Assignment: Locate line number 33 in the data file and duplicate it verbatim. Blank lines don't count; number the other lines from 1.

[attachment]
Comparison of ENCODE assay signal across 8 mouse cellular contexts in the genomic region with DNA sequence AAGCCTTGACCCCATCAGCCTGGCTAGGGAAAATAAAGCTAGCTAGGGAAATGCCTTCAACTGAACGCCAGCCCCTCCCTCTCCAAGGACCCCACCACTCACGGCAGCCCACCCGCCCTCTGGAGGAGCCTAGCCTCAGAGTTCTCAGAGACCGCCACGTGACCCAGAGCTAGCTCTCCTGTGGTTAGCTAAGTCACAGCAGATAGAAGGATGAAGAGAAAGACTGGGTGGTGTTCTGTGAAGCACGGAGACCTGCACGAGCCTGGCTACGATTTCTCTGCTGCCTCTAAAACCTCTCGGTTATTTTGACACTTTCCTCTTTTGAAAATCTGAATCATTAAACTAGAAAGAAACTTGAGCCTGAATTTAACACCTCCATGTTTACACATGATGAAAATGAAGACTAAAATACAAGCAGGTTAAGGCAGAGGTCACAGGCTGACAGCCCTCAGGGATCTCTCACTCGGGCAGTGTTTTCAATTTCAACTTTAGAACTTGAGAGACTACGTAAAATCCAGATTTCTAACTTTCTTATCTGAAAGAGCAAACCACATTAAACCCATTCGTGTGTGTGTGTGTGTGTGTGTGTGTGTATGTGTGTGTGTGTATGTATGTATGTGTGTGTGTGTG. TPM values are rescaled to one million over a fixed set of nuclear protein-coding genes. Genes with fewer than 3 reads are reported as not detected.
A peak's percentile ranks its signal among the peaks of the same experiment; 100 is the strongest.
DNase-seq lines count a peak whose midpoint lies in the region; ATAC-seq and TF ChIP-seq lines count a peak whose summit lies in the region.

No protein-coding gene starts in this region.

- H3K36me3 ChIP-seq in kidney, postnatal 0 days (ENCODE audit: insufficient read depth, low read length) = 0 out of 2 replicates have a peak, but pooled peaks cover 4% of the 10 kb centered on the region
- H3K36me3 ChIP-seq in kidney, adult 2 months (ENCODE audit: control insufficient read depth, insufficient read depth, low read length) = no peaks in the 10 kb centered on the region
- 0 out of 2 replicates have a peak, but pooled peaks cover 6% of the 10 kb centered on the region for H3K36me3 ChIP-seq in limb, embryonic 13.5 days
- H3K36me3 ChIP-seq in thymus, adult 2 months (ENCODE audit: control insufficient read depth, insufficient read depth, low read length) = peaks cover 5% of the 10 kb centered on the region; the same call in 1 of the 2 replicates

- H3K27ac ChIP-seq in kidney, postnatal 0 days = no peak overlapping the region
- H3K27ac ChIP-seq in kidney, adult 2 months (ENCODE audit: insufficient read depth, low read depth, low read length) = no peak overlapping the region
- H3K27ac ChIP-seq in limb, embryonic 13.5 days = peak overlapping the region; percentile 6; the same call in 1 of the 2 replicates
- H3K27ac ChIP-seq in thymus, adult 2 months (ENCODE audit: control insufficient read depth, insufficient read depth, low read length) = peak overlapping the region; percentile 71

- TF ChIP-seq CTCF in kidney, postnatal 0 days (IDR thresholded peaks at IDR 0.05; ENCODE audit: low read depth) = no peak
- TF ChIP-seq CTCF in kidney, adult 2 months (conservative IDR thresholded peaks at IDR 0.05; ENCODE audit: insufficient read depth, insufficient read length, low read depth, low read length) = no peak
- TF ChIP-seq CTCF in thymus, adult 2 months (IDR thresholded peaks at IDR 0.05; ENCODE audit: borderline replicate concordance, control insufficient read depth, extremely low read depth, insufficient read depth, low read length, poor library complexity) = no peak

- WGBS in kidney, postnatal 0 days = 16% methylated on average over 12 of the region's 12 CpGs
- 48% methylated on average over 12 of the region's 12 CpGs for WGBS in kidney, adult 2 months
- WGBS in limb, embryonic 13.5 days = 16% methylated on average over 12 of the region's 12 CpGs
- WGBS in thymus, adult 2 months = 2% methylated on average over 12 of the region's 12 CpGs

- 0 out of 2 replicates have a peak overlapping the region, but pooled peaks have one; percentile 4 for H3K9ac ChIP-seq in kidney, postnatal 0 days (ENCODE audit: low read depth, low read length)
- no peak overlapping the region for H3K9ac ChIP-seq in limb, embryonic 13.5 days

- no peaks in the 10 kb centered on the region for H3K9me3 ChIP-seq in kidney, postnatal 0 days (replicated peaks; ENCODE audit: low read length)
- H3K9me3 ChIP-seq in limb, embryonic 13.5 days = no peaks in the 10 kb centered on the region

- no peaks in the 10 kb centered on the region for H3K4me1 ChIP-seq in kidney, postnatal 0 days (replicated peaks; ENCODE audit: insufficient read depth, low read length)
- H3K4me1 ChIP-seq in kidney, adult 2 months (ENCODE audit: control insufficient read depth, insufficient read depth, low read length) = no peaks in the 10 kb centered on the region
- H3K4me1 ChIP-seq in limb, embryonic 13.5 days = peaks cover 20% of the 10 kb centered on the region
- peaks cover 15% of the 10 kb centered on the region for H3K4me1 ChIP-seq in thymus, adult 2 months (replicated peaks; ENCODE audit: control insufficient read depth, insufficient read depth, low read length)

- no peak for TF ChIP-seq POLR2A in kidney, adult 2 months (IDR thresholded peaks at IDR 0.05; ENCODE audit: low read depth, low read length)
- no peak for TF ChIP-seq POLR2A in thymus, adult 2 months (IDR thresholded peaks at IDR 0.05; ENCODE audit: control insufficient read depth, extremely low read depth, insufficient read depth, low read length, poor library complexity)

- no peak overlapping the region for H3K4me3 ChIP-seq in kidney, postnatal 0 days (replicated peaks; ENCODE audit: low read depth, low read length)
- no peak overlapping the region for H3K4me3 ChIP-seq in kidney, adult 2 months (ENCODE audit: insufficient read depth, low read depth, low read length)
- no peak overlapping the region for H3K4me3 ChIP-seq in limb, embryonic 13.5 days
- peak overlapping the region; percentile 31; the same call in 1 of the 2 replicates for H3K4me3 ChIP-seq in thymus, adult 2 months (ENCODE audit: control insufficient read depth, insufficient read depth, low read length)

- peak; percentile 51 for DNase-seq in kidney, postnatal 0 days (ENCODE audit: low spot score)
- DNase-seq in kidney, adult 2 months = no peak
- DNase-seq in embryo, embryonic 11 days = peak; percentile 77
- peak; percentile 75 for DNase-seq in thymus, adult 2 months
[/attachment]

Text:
- peak overlapping the region; percentile 31; the same call in 1 of the 2 replicates for H3K4me3 ChIP-seq in thymus, adult 2 months (ENCODE audit: control insufficient read depth, insufficient read depth, low read length)